Saturday, January 12, 2013

Amanda Ripley's Intriguing Talk On Education Reform



I came across the video above from Amanda Ripley's talk at Pop Tech 2012 on Scott McLeod's Blog.  It really is something that I would recommend for anyone who is concerned about the state of our schools.

Ripley who is well known for her first book, The Unthinkable: Who Survives When Disaster Strikes — and Why, is working on a book due out this summer titled The Smartest Kids In The World. In writing this book, Ripley took a unique path to investigating how the countries ranked ahead of the United States on the PISA test educate their students. She interviewed some top American students who spent time as exchange students in some of these countries and asked them to compare their experiences abroad with their experiences back here stateside in American classrooms.

The video concludes with the following three takeaways from these conversations:

  1. In the top performing countries in the world school is harder.  
  2. No country is like the US with its obsession of playing sports. 
  3. Kids (in schools in these other countries) believe there's something in it for them. 
  4. Kids believe that what they are doing in school impacts their futures.


Ripley ends with these words , "If we want to know how to raise resilient kids, there are lots of ways to find out. One of the ways to do this is to ask kids because kids can tell you things that no one else can."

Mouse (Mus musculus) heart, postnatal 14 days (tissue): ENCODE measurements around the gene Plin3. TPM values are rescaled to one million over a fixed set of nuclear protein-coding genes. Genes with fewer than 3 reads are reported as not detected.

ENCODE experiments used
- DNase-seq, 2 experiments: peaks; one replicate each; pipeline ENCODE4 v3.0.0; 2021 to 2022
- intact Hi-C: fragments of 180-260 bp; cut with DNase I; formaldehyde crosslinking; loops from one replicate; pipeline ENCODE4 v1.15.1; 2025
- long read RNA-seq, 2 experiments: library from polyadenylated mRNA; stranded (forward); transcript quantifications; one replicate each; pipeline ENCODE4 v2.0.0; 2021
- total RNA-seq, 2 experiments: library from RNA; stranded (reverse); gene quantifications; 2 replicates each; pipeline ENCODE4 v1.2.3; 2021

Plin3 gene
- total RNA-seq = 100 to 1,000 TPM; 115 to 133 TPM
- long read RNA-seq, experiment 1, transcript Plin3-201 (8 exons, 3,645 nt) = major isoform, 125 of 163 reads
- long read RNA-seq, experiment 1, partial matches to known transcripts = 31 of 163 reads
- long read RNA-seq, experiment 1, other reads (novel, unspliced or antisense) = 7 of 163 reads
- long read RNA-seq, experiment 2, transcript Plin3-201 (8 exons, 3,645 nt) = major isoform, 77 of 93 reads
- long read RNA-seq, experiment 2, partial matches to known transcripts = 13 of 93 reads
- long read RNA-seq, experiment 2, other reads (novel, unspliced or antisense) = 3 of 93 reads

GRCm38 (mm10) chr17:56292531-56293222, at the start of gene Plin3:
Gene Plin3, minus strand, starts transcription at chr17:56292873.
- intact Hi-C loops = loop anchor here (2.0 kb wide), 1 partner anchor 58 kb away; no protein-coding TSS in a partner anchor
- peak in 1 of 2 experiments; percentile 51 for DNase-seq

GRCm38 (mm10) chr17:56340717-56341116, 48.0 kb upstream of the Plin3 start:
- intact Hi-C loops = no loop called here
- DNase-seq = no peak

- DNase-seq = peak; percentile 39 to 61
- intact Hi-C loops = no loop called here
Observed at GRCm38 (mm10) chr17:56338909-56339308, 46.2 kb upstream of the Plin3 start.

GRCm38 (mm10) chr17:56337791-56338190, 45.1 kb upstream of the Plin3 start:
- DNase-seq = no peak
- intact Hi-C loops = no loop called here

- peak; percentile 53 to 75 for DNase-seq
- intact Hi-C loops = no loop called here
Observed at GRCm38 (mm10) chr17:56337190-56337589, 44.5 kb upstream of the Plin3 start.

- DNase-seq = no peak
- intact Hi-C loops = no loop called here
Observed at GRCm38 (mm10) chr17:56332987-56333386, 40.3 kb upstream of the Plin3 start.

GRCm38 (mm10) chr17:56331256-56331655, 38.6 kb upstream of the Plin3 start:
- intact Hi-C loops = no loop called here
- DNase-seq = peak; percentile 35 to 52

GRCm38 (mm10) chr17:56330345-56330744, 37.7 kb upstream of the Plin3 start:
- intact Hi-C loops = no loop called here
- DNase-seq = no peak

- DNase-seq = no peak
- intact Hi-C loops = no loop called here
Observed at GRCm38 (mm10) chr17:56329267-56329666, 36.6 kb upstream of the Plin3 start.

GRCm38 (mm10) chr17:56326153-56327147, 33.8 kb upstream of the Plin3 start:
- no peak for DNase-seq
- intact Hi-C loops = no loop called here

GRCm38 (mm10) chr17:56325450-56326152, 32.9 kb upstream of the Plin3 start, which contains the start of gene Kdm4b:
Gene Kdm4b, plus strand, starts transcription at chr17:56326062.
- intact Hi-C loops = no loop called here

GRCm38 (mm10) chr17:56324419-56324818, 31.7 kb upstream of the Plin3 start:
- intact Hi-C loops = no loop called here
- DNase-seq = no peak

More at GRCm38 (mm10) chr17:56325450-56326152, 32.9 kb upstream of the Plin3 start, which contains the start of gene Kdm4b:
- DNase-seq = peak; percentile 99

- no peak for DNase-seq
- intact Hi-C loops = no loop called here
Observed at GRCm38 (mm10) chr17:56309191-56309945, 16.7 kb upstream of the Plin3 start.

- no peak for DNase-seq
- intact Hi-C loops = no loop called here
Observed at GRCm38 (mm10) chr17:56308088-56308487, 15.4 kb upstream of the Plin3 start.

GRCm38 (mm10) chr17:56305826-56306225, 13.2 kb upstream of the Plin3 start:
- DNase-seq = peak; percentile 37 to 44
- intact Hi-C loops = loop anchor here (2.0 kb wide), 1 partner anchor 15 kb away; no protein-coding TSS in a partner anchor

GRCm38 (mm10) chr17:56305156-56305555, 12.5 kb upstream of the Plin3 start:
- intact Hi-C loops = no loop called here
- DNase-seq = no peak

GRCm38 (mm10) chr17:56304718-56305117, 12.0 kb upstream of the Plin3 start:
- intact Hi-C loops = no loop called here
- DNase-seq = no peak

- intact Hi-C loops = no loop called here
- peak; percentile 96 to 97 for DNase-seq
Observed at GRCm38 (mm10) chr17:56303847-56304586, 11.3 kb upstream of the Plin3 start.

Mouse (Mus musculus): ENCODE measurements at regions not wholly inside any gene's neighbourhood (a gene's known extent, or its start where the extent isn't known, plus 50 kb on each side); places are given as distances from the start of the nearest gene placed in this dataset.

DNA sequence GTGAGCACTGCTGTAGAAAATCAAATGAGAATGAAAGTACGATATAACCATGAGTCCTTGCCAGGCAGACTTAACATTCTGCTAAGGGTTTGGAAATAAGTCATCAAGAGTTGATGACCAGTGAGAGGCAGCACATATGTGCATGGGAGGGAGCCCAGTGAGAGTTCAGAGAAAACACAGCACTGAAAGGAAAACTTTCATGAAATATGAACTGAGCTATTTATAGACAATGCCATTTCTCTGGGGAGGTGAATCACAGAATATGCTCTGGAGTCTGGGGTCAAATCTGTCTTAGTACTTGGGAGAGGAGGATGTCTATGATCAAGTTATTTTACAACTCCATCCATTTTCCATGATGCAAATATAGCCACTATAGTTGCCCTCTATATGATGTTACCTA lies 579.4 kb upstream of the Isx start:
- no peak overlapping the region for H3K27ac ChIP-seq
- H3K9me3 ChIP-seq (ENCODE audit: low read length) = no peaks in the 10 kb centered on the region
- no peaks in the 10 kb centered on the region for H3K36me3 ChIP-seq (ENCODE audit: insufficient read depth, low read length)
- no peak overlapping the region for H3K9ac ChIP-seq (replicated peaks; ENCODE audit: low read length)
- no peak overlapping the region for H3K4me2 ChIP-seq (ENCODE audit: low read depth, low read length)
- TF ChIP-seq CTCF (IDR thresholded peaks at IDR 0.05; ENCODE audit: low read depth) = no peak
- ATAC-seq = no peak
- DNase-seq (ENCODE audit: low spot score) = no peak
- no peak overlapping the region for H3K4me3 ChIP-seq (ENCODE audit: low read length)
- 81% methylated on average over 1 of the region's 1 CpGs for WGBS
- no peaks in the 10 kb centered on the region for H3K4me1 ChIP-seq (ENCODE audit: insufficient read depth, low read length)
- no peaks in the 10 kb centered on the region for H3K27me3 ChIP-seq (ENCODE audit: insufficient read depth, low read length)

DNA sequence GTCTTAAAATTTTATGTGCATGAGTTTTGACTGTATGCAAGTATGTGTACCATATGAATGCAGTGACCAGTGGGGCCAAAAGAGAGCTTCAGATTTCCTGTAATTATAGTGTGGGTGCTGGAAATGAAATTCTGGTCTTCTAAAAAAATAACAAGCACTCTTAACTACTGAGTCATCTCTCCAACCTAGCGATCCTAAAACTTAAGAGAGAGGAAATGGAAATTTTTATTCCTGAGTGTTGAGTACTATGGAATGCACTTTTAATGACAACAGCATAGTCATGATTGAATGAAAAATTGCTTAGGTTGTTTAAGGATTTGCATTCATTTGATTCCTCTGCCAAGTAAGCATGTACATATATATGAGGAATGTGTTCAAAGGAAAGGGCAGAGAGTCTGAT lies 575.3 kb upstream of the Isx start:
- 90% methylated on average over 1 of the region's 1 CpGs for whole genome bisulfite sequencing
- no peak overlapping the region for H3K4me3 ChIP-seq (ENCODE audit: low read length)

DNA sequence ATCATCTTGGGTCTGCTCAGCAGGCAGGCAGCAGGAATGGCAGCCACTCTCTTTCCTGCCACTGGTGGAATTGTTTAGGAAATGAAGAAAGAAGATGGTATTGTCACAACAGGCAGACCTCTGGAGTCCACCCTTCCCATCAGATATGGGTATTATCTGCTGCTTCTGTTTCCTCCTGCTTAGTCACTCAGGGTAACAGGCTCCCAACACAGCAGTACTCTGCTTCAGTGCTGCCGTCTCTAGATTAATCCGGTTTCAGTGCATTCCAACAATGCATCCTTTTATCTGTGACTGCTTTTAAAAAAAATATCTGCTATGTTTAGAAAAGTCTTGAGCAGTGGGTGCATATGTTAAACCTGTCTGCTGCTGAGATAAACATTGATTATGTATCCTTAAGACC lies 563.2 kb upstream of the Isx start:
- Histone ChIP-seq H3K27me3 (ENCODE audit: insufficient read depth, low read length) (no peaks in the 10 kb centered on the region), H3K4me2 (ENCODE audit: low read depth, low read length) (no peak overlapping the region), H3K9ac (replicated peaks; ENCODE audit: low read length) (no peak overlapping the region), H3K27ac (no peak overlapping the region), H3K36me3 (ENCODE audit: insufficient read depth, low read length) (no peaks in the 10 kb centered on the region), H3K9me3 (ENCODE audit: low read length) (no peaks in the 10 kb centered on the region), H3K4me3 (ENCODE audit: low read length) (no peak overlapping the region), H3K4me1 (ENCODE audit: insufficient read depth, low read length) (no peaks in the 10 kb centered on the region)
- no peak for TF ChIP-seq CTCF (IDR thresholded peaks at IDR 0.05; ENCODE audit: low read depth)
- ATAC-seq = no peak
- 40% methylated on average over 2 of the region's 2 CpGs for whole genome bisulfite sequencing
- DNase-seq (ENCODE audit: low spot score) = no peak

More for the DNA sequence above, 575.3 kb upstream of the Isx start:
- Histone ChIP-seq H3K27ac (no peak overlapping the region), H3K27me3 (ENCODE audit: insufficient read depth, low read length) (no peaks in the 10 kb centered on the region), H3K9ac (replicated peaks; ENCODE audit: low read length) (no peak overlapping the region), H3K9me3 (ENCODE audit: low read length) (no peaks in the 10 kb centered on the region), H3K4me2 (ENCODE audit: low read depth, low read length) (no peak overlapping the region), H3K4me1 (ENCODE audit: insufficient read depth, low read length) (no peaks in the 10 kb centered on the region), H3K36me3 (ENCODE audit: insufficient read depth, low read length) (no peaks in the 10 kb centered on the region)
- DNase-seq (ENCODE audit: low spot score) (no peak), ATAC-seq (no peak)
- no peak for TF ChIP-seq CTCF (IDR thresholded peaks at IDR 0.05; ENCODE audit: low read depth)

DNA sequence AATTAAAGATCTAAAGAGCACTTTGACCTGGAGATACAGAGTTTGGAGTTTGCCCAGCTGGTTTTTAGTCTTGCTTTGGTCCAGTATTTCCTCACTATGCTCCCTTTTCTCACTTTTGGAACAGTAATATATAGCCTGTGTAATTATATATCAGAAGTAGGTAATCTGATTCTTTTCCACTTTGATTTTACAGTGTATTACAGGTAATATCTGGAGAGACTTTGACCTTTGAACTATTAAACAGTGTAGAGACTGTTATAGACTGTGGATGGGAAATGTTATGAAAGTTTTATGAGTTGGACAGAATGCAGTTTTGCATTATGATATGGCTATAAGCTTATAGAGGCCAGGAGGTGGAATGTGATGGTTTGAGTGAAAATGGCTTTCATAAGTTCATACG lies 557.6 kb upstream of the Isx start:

I am excited for the book! In the meantime, I've added Amanda's blog to my RSS feed.


7 comments:

  1. I agree on her four main points. Stats don't lie and her explanation makes it more believable. I was one of those students that takes education seriously and I have smart tuition reviews to support my studies. I am not blessed with a wealthy background so I have to seize the opportunity. Educate students to have a sense of responsibility to make them take their studies seriously.

    Sophie Tyler Neil

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  2. Point well taken! Change is necessary to compete with other countries. We just can't sit and relax knowing that other countries are gaining on us. We should give every children a chance to go to school. Who knows if we can find a gem from them. The charities in new york city could be a role model on how they help underprivileged kids through scholarships.

    Francesca Barnett

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